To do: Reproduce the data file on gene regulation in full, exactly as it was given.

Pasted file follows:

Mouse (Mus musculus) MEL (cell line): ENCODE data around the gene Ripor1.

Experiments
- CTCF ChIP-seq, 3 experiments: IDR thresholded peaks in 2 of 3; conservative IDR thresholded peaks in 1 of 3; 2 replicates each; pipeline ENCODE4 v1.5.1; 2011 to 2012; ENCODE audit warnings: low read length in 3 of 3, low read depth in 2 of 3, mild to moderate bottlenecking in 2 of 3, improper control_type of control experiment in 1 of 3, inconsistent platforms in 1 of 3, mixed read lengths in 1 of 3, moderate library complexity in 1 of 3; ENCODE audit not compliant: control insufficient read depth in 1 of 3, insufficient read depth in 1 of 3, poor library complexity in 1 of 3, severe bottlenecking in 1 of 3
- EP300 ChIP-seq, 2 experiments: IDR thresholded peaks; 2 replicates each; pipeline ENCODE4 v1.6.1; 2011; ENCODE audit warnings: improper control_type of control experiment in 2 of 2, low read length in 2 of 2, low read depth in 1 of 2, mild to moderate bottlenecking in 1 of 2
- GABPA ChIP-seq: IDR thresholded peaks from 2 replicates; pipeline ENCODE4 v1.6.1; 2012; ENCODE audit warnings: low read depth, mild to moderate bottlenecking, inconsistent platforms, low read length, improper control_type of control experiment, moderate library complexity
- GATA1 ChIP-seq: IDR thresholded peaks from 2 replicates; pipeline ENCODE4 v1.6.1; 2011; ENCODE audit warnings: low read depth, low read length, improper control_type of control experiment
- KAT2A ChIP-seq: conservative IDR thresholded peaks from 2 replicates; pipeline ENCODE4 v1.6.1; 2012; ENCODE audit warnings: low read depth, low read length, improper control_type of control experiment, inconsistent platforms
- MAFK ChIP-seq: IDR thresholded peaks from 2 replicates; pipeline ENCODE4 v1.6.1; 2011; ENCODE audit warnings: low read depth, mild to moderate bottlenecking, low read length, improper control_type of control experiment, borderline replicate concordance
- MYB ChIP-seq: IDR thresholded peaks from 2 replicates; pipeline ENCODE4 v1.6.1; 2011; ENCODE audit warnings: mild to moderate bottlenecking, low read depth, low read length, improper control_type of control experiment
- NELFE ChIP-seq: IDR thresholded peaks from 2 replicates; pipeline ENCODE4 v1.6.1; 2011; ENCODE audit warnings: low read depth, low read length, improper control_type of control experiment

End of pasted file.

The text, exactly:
Mouse (Mus musculus) MEL (cell line): ENCODE data around the gene Ripor1.

Experiments
- CTCF ChIP-seq, 3 experiments: IDR thresholded peaks in 2 of 3; conservative IDR thresholded peaks in 1 of 3; 2 replicates each; pipeline ENCODE4 v1.5.1; 2011 to 2012; ENCODE audit warnings: low read length in 3 of 3, low read depth in 2 of 3, mild to moderate bottlenecking in 2 of 3, improper control_type of control experiment in 1 of 3, inconsistent platforms in 1 of 3, mixed read lengths in 1 of 3, moderate library complexity in 1 of 3; ENCODE audit not compliant: control insufficient read depth in 1 of 3, insufficient read depth in 1 of 3, poor library complexity in 1 of 3, severe bottlenecking in 1 of 3
- EP300 ChIP-seq, 2 experiments: IDR thresholded peaks; 2 replicates each; pipeline ENCODE4 v1.6.1; 2011; ENCODE audit warnings: improper control_type of control experiment in 2 of 2, low read length in 2 of 2, low read depth in 1 of 2, mild to moderate bottlenecking in 1 of 2
- GABPA ChIP-seq: IDR thresholded peaks from 2 replicates; pipeline ENCODE4 v1.6.1; 2012; ENCODE audit warnings: low read depth, mild to moderate bottlenecking, inconsistent platforms, low read length, improper control_type of control experiment, moderate library complexity
- GATA1 ChIP-seq: IDR thresholded peaks from 2 replicates; pipeline ENCODE4 v1.6.1; 2011; ENCODE audit warnings: low read depth, low read length, improper control_type of control experiment
- KAT2A ChIP-seq: conservative IDR thresholded peaks from 2 replicates; pipeline ENCODE4 v1.6.1; 2012; ENCODE audit warnings: low read depth, low read length, improper control_type of control experiment, inconsistent platforms
- MAFK ChIP-seq: IDR thresholded peaks from 2 replicates; pipeline ENCODE4 v1.6.1; 2011; ENCODE audit warnings: low read depth, mild to moderate bottlenecking, low read length, improper control_type of control experiment, borderline replicate concordance
- MYB ChIP-seq: IDR thresholded peaks from 2 replicates; pipeline ENCODE4 v1.6.1; 2011; ENCODE audit warnings: mild to moderate bottlenecking, low read depth, low read length, improper control_type of control experiment
- NELFE ChIP-seq: IDR thresholded peaks from 2 replicates; pipeline ENCODE4 v1.6.1; 2011; ENCODE audit warnings: low read depth, low read length, improper control_type of control experiment